Wednesday, June 23, 2010

Finger Tip #7: Bill Finger at the convergence of history, part 3 of 3

Part 1 and part 2.

I was in New York City standing in a former apartment of Bill Finger’s.

The current resident had told me that the apartment had even more formerly belonged to Lincoln assassin John Wilkes Booth.

Then his neighbor across the hall, who’d lived there some 40 years, told me it had also once belonged to Syd Koff, a woman who had won four gold medals at the first Maccabean games in 1932 and qualified for the 1936 Olympics. However, because the games were held in Nazi-controlled Berlin, the Jewish Koff refused to go—and in doing so, forfeited what ended up being her only chance to win an Olympic gold.

Syd hosting a seder, circa 1970. Bill's desk sat where that lamp in the background is. For orientation, note the edge of the fireplace on the right and compare with the two photos in Part 2. Photo courtesy Steve Cooper.

Syd passed away in 1999, but the neighbor across the hall put me in touch with her son Steve. From Steve I learned that Syd had moved to the apartment in 1955 (the last time Bill appeared at the address in the phone book was 1950). Steve said a boxer had lived there just prior to his mother but couldn’t remember the boxer’s name or if he was well known.

Steve also said that yet another prominent person had lived in the apartment, though not someone I’d heard of before: Hart Crane, a poet who committed suicide in 1932 by throwing himself from a ship into the ocean. I didn't ask how Steve knew that Crane lived in that exact apartment, but he seemed sure, and it is for certain that Crane lived in the building.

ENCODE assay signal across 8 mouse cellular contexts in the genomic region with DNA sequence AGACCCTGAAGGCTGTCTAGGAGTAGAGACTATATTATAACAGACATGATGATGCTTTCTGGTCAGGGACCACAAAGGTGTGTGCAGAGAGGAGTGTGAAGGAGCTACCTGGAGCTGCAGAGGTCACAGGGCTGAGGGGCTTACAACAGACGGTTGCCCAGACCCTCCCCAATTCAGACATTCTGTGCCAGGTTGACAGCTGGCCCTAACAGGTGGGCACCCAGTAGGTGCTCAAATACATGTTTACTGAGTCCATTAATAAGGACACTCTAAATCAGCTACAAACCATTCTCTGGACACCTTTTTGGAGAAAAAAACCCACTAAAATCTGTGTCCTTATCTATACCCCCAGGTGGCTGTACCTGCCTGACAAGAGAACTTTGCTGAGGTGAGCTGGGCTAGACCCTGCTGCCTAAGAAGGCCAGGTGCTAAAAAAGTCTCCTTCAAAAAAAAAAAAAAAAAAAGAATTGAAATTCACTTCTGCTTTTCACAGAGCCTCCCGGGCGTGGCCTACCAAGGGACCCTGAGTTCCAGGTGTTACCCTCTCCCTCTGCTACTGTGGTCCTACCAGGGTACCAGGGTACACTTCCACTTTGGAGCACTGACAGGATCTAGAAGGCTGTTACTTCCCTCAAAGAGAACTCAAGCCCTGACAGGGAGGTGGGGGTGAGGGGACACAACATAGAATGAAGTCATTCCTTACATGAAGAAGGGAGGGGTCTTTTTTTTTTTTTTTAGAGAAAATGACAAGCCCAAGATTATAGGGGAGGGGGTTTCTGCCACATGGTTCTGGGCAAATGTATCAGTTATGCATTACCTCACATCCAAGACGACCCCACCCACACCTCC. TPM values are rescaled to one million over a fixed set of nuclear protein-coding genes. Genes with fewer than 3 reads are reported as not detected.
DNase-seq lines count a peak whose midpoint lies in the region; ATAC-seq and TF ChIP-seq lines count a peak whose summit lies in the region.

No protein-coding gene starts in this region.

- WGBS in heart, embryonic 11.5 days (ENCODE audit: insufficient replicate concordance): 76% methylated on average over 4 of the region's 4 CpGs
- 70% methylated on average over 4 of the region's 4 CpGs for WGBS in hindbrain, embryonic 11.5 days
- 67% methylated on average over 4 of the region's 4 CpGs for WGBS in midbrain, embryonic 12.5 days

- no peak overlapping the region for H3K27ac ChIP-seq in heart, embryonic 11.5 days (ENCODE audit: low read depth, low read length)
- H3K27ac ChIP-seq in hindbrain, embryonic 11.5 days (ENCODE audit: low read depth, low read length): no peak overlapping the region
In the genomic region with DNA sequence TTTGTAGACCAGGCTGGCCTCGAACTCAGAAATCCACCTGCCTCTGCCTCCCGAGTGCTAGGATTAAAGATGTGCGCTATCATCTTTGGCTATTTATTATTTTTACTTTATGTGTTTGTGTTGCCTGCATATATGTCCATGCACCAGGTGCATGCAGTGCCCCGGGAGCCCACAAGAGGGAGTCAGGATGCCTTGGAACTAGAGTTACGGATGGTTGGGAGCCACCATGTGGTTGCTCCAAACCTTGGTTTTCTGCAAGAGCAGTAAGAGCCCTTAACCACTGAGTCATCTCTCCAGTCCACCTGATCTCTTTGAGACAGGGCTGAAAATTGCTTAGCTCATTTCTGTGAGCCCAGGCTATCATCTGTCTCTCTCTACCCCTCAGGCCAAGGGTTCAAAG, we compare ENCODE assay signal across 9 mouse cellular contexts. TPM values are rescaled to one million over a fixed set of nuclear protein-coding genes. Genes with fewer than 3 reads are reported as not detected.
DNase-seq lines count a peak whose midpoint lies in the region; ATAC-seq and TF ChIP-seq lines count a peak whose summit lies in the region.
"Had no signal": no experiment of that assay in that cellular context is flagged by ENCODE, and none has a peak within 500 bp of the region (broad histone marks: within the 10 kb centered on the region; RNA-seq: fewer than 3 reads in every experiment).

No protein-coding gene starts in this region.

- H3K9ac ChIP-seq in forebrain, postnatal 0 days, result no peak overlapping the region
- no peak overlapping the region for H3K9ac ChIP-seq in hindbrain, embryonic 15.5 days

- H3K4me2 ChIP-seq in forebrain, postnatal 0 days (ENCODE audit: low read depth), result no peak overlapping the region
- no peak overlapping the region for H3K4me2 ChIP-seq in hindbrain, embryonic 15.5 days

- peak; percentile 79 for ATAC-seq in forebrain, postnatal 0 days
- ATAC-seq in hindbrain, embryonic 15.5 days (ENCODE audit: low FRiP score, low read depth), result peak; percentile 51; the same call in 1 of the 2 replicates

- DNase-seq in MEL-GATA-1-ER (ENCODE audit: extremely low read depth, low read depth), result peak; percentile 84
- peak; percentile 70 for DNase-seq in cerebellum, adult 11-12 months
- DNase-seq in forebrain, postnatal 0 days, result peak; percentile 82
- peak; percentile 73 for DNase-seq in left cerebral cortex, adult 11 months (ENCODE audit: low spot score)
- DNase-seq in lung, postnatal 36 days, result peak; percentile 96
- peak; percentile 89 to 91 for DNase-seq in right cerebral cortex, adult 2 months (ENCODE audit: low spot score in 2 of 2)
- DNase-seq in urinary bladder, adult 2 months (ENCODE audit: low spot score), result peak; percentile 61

Steve said the PBS series History Detectives did a show on the building. That saved me time because otherwise I might’ve been tempted to suggest it.

When I got home, I looked up the building. It turns out that John Wilkes Booth did not live there...but his friend and fellow actor Samuel K. Chester did. And Booth apparently did go to Chester’s place to try to rope his friend into helping kill the president, though it seems that they were not in the apartment but rather on a walk precisely when Booth proposed the plot. (Chester said no thanks.)

Still, Booth
had been there.

The address is 45 Grove Street, New York. On top of being notable for all of the above, the building is also apparently one of the oldest in Greenwich Village.

Here’s a New York Times article about the building.

Here’s the transcript of the History Detectives episode that examined the building’s connection to Lincoln’s assassination.

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